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  32. Two Accounts of Moral Objectivity: From Attitude-Independence to Standpoint-Invariance.Jeroen Hopster - 2017 - Ethical Theory and Moral Practice 20 (4):763-780.
    How should we understand the notion of moral objectivity? Metaethical positions that vindicate morality’s objective appearance are often associated with moral realism. On a realist construal, moral objectivity is understood in terms of mind-, stance-, or attitude-independence. But realism is not the only game in town for moral objectivists. On an antirealist construal, morality’s objective features are understood in virtue of our attitudes. In this paper I aim to develop this antirealist construal of moral objectivity in further detail, and to (...)
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  33. Procedural Justice.Lawrence B. Solum - 2004 - Southern California Law Review 78:181.
    "Procedural Justice" offers a theory of procedural fairness for civil dispute resolution. The core idea behind the theory is the procedural legitimacy thesis: participation rights are essential for the legitimacy of adjudicatory procedures. The theory yields two principles of procedural justice: the accuracy principle and the participation principle. The two principles require a system of procedure to aim at accuracy and to afford reasonable rights of participation qualified by a practicability constraint. The Article begins in Part I, Introduction, with two (...)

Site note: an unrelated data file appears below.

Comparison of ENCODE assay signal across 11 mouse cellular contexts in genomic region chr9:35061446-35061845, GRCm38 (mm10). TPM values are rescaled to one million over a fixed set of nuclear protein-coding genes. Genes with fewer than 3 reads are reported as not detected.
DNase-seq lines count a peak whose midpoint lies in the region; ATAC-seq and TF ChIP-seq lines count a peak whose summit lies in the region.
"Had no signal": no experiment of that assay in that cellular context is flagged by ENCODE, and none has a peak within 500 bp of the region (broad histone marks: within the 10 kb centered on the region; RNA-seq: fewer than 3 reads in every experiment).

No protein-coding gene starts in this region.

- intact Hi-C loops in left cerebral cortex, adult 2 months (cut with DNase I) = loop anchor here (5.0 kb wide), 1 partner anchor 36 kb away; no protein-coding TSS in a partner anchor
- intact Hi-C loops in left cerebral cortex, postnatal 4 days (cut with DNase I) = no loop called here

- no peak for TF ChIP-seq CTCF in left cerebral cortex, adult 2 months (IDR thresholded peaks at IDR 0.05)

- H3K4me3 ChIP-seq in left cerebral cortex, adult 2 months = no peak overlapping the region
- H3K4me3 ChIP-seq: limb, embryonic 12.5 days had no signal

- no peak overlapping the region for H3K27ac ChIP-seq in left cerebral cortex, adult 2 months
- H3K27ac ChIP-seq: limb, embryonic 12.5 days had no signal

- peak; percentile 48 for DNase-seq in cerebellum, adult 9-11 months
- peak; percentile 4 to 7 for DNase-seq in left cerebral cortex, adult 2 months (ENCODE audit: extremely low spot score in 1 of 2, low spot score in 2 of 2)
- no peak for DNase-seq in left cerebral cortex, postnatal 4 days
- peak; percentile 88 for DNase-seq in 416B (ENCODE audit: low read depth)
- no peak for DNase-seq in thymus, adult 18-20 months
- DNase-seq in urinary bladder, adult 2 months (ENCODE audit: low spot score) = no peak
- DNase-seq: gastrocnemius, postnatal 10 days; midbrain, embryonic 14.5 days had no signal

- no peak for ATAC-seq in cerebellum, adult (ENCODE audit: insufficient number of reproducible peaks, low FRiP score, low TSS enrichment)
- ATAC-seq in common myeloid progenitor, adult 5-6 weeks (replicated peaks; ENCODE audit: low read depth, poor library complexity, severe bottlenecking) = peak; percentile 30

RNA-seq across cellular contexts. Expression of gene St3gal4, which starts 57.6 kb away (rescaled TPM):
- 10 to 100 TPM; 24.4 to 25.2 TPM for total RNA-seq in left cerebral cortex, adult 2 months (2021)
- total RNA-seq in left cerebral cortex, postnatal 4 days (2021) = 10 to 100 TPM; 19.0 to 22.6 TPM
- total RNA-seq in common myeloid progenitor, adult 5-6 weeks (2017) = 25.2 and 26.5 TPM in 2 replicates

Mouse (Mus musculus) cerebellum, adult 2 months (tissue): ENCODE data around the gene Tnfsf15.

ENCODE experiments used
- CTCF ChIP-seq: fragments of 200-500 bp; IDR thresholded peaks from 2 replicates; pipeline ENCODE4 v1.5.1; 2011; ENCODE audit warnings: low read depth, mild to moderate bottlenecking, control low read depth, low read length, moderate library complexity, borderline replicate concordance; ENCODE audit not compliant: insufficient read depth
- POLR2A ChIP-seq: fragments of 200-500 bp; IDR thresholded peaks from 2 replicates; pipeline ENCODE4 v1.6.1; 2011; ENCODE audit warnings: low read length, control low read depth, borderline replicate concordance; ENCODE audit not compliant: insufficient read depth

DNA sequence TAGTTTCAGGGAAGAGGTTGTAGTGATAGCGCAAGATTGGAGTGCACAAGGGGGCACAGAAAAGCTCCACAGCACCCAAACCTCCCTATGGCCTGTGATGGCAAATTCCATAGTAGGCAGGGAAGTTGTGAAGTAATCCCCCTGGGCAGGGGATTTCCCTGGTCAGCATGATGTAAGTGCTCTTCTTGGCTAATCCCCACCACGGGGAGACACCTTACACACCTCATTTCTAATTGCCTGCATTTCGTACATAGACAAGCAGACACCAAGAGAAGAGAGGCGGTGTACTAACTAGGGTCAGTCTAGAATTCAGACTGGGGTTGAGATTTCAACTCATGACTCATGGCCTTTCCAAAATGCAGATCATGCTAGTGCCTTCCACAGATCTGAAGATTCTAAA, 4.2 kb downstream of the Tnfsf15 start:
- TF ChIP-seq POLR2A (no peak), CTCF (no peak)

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  34. Cohen, Spinoza, and the Nature of Pantheism.Yitzhak Melamed - 2018 - Jewish Studies Quarterly:171-180.
    The German text of Cohen’s Spinoza on State & Religion, Judaism & Christianity (Spinoza über Staat und Religion, Judentum und Christentum) first appeared in 1915 in the Jahrbuch für jüdische Geschichte und Literatur. Two years before, in the winter of 1913, Cohen taught a class and a seminar on Spinoza’s Theological-Political Treatise at the Hochschule für die Wissenschaft des Judentums. This was Cohen’s first semester at the Hochschule, after retiring from more than thirty years of teaching at the University of (...)
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  35. The Present and Future of Judgement Aggregation Theory. A Law and Economics Perspective.Philippe Mongin - forthcoming - In Jean-François Laslier, Hervé Moulin, Remzi Sanver & William S. Zwicker (eds.), The Future of Economic Design. New York: Springer.
    This chapter briefly reviews the present state of judgment aggregation theory and tentatively suggests a future direction for that theory. In the review, we start by emphasizing the difference between the doctrinal paradox and the discursive dilemma, two idealized examples which classically serve to motivate the theory, and then proceed to reconstruct it as a brand of logical theory, unlike in some other interpretations, using a single impossibility theorem as a key to its technical development. In the prospective part, having (...)